At process block 224, the interactive twenty-one game discards the playing cards that make up the winning twenty-one card combination within the respective playing square. The playing square is then available to receive remaining playing cards in the deck.

At decision diamond 226, the player is provided with an opportunity to terminate the game session before the next card is dealt from the deck of playing cards. At decision diamond 224, the player determines whether to conclude the game by cashing out or to continue the playing the interactive twenty-one game. The determination of whether to conclude the game is based on inter alia the player's skill in analyzing the paytable, recalling the discarded playing cards, and by analyzing visible counters that monitor the interactive twenty-one game. If the player decides to cash-out and end the interactive twenty-one game, then the player is awarded the prize designated by the paytable and the game is concluded. If the player decision is to continue playing the interactive game, then the method returns to process block 210 in which the next top card in the deck of playing cards is displayed and the game proceeds as described above.

Returning to decision diamond 218, if the player is not awarded a prize at decision diamond 218 then the method proceeds to block 228. At block 228 the next card at the top of the deck is displayed. After displaying the next top card, the method then proceeds to decision diamond 230 where a game determination is made to terminate the games session. The game session may be terminated according to game rules for a variety of reasons. For the chargeable action embodiment, the game session may be terminated because of a lack of sufficient credits. Additionally, the game session is terminated if there are no playing squares available to receive any playing cards.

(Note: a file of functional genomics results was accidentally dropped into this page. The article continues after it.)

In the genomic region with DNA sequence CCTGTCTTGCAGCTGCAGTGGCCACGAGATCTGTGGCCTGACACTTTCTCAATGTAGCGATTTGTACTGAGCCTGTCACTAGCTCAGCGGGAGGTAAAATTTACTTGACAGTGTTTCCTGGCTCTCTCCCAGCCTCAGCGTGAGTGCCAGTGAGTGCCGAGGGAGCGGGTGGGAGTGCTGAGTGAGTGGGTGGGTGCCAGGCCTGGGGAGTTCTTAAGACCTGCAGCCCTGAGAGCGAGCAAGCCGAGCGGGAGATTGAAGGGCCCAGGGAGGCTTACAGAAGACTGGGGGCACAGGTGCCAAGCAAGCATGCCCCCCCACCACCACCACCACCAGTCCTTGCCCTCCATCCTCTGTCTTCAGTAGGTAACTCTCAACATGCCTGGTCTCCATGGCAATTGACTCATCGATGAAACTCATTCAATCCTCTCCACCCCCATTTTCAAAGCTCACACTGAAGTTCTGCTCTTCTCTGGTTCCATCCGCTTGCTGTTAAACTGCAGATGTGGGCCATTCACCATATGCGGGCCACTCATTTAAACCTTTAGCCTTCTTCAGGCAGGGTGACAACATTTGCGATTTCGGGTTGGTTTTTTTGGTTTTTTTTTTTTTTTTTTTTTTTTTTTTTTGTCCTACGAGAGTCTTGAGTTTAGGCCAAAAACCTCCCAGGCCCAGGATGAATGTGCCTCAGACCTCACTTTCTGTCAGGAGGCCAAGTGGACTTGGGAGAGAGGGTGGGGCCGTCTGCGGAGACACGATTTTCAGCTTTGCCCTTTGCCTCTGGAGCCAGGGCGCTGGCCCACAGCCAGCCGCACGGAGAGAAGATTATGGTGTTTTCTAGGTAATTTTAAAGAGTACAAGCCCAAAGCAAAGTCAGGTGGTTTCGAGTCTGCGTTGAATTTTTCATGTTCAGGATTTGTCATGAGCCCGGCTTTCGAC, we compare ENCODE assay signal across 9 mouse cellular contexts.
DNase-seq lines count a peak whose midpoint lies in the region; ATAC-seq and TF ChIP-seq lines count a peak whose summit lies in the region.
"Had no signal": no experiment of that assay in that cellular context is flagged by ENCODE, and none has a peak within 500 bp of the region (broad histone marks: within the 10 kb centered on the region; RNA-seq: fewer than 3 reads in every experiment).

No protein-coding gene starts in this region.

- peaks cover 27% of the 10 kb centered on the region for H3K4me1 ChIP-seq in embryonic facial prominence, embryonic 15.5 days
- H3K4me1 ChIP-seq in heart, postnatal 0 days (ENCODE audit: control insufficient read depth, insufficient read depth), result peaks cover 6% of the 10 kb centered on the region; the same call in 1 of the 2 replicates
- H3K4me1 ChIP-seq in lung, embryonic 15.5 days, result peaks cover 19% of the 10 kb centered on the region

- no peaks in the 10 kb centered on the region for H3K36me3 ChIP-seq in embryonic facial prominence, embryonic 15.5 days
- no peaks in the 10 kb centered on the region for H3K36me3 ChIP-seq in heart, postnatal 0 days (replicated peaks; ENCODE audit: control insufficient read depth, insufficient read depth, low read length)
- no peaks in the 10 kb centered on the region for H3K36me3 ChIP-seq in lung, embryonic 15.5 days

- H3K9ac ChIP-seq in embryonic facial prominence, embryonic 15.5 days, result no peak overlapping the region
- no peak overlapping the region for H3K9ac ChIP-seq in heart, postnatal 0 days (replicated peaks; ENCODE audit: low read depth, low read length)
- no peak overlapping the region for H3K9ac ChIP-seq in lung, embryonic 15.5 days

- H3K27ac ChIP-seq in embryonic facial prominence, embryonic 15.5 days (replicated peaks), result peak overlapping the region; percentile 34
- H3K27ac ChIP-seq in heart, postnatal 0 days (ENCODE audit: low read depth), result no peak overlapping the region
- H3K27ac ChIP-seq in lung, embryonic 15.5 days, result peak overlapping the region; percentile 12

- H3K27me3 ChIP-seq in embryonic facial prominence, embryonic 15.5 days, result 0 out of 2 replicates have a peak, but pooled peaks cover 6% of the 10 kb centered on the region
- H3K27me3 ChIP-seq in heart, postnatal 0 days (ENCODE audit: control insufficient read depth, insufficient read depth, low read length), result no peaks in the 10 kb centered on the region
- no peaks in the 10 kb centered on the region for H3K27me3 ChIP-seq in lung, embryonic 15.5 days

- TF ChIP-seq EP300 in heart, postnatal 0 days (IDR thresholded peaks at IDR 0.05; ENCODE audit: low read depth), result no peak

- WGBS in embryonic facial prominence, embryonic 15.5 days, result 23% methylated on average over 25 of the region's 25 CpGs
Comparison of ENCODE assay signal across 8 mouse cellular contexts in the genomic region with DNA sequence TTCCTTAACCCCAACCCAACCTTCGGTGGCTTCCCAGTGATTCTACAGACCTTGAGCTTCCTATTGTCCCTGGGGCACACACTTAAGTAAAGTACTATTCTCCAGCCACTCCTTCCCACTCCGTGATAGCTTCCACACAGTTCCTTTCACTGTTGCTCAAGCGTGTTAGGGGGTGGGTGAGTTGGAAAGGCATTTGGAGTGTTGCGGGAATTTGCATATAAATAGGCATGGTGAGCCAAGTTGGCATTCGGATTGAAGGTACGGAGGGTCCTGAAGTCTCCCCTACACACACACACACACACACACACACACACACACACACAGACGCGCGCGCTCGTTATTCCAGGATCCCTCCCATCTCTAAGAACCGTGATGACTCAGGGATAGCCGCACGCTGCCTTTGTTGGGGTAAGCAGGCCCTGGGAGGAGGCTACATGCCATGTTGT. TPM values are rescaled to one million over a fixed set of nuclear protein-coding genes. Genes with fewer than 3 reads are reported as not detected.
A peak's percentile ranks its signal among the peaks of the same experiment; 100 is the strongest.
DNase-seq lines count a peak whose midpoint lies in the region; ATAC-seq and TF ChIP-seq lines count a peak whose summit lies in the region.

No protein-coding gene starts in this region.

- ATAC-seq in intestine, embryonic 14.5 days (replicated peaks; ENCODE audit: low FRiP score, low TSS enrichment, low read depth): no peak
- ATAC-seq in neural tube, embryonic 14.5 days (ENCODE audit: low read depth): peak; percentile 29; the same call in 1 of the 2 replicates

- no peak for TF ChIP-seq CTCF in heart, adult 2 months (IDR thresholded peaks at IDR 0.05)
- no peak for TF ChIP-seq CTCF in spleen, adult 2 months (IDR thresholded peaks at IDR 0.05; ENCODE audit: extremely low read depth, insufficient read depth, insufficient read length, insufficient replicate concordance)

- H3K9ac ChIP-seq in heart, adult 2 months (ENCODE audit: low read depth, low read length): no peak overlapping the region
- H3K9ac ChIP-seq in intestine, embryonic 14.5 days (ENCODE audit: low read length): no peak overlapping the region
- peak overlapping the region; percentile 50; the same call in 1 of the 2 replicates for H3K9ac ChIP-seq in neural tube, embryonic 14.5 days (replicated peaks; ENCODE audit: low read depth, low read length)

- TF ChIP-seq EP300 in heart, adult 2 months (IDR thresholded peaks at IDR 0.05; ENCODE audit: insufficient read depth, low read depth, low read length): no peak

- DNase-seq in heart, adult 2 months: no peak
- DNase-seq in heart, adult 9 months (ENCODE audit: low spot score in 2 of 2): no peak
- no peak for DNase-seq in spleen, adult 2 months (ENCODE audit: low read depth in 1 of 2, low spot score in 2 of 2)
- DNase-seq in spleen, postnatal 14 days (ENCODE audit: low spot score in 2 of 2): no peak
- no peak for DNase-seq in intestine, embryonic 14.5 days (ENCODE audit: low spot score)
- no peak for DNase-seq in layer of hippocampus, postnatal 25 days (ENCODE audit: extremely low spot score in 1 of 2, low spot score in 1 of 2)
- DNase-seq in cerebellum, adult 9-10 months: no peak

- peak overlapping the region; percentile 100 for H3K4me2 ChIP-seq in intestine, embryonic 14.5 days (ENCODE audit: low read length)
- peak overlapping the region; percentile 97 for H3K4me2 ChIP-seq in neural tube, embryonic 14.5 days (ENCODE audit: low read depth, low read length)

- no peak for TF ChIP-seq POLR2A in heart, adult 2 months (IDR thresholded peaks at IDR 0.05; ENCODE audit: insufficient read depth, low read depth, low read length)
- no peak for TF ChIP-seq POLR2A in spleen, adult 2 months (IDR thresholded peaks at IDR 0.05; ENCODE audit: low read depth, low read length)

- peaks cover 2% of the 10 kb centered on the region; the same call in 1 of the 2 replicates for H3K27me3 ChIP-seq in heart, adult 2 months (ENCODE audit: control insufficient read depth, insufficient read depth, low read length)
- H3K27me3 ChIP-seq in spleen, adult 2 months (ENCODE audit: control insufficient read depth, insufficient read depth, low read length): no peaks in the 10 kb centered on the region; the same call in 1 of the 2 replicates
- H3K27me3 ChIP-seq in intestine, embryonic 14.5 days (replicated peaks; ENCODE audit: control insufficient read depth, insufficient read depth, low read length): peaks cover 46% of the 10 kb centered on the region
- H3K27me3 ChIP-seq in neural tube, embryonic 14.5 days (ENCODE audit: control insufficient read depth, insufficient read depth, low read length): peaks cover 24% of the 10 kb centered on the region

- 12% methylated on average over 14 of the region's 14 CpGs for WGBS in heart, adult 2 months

At decision diamond 232, the player has an opportunity to terminate the game by cashing out. The determination of whether to conclude the game is based on inter alia the player's skill in analyzing the paytable, recalling the discarded playing cards, and by analyzing visible counters that monitor the interactive twenty-one game. If the player decides to cash-out and end the interactive twenty-one game, then the player is awarded the prize according to the prior prizes awarded to the player. It shall be appreciated by those skilled in the art having the benefit of this disclosure that decision diamond 232 to cash out may occur before process block 230 without detracting from the basic principles of the invention.